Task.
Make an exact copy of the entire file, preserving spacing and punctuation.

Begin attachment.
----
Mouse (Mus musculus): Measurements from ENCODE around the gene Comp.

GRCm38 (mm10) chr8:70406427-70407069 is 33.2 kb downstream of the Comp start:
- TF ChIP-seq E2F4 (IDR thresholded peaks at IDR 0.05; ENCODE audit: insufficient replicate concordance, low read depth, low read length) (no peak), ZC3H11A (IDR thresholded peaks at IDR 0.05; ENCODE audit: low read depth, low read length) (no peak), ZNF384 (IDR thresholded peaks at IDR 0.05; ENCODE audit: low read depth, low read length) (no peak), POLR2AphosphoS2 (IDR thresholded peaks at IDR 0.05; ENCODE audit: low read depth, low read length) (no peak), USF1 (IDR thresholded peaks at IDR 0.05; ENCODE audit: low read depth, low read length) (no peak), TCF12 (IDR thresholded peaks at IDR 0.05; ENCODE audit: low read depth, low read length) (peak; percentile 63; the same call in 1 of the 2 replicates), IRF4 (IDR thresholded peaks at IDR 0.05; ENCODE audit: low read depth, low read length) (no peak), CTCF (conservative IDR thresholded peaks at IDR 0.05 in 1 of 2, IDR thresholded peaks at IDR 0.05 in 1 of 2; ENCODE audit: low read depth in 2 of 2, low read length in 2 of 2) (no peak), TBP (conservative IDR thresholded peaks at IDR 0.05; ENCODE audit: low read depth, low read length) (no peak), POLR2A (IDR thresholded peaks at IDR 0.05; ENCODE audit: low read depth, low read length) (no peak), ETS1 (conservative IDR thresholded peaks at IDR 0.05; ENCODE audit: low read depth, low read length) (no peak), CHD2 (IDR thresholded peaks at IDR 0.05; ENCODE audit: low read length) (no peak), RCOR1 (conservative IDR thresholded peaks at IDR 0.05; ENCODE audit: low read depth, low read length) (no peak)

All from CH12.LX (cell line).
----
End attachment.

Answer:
Mouse (Mus musculus): Measurements from ENCODE around the gene Comp.

GRCm38 (mm10) chr8:70406427-70407069 is 33.2 kb downstream of the Comp start:
- TF ChIP-seq E2F4 (IDR thresholded peaks at IDR 0.05; ENCODE audit: insufficient replicate concordance, low read depth, low read length) (no peak), ZC3H11A (IDR thresholded peaks at IDR 0.05; ENCODE audit: low read depth, low read length) (no peak), ZNF384 (IDR thresholded peaks at IDR 0.05; ENCODE audit: low read depth, low read length) (no peak), POLR2AphosphoS2 (IDR thresholded peaks at IDR 0.05; ENCODE audit: low read depth, low read length) (no peak), USF1 (IDR thresholded peaks at IDR 0.05; ENCODE audit: low read depth, low read length) (no peak), TCF12 (IDR thresholded peaks at IDR 0.05; ENCODE audit: low read depth, low read length) (peak; percentile 63; the same call in 1 of the 2 replicates), IRF4 (IDR thresholded peaks at IDR 0.05; ENCODE audit: low read depth, low read length) (no peak), CTCF (conservative IDR thresholded peaks at IDR 0.05 in 1 of 2, IDR thresholded peaks at IDR 0.05 in 1 of 2; ENCODE audit: low read depth in 2 of 2, low read length in 2 of 2) (no peak), TBP (conservative IDR thresholded peaks at IDR 0.05; ENCODE audit: low read depth, low read length) (no peak), POLR2A (IDR thresholded peaks at IDR 0.05; ENCODE audit: low read depth, low read length) (no peak), ETS1 (conservative IDR thresholded peaks at IDR 0.05; ENCODE audit: low read depth, low read length) (no peak), CHD2 (IDR thresholded peaks at IDR 0.05; ENCODE audit: low read length) (no peak), RCOR1 (conservative IDR thresholded peaks at IDR 0.05; ENCODE audit: low read depth, low read length) (no peak)

All from CH12.LX (cell line).